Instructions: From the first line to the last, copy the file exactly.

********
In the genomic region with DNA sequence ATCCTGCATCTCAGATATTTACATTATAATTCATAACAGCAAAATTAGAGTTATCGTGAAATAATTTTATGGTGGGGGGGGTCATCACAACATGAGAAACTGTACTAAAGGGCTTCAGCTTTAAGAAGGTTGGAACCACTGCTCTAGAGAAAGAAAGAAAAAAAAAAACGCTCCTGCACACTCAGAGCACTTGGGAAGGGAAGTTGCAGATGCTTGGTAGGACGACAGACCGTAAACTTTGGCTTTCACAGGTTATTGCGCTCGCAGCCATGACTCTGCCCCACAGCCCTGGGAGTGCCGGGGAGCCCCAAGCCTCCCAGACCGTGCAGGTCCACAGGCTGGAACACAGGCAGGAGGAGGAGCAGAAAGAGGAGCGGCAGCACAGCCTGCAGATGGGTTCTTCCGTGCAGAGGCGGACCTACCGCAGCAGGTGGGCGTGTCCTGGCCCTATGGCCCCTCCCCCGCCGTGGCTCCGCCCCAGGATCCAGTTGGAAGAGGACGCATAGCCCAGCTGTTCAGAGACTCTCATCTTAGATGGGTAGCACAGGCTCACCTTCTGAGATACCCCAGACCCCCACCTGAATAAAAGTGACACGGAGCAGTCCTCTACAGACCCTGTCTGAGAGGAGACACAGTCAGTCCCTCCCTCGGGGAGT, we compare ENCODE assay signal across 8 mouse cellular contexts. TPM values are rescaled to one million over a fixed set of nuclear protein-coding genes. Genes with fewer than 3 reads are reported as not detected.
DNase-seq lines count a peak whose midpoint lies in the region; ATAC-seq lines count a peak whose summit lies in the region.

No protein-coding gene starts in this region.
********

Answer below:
In the genomic region with DNA sequence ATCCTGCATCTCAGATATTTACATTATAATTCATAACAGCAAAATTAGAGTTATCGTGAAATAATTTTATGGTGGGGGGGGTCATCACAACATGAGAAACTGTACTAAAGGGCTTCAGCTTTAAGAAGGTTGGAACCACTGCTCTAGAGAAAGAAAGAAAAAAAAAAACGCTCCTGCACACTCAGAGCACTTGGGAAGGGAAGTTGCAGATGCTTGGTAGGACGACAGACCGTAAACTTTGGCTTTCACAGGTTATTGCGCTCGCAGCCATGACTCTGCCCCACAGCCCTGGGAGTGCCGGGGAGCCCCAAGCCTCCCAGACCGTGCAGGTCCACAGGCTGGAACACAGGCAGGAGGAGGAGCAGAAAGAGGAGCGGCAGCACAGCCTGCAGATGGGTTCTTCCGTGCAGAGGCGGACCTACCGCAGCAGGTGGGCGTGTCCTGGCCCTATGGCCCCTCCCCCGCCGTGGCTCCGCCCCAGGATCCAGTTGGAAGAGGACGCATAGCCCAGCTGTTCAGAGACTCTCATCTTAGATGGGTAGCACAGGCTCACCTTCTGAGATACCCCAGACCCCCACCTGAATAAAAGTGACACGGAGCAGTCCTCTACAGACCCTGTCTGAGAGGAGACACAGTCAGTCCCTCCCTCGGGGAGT, we compare ENCODE assay signal across 8 mouse cellular contexts. TPM values are rescaled to one million over a fixed set of nuclear protein-coding genes. Genes with fewer than 3 reads are reported as not detected.
DNase-seq lines count a peak whose midpoint lies in the region; ATAC-seq lines count a peak whose summit lies in the region.

No protein-coding gene starts in this region.